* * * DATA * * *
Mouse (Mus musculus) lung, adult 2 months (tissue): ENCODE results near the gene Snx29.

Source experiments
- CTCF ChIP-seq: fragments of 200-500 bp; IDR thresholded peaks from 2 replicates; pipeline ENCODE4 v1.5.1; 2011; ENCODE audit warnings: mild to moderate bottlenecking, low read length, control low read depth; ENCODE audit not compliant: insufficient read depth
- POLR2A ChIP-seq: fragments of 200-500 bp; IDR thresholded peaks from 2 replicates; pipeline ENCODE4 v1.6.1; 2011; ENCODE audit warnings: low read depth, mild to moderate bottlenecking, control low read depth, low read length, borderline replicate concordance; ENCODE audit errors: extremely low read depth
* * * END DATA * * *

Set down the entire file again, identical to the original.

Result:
Mouse (Mus musculus) lung, adult 2 months (tissue): ENCODE results near the gene Snx29.

Source experiments
- CTCF ChIP-seq: fragments of 200-500 bp; IDR thresholded peaks from 2 replicates; pipeline ENCODE4 v1.5.1; 2011; ENCODE audit warnings: mild to moderate bottlenecking, low read length, control low read depth; ENCODE audit not compliant: insufficient read depth
- POLR2A ChIP-seq: fragments of 200-500 bp; IDR thresholded peaks from 2 replicates; pipeline ENCODE4 v1.6.1; 2011; ENCODE audit warnings: low read depth, mild to moderate bottlenecking, control low read depth, low read length, borderline replicate concordance; ENCODE audit errors: extremely low read depth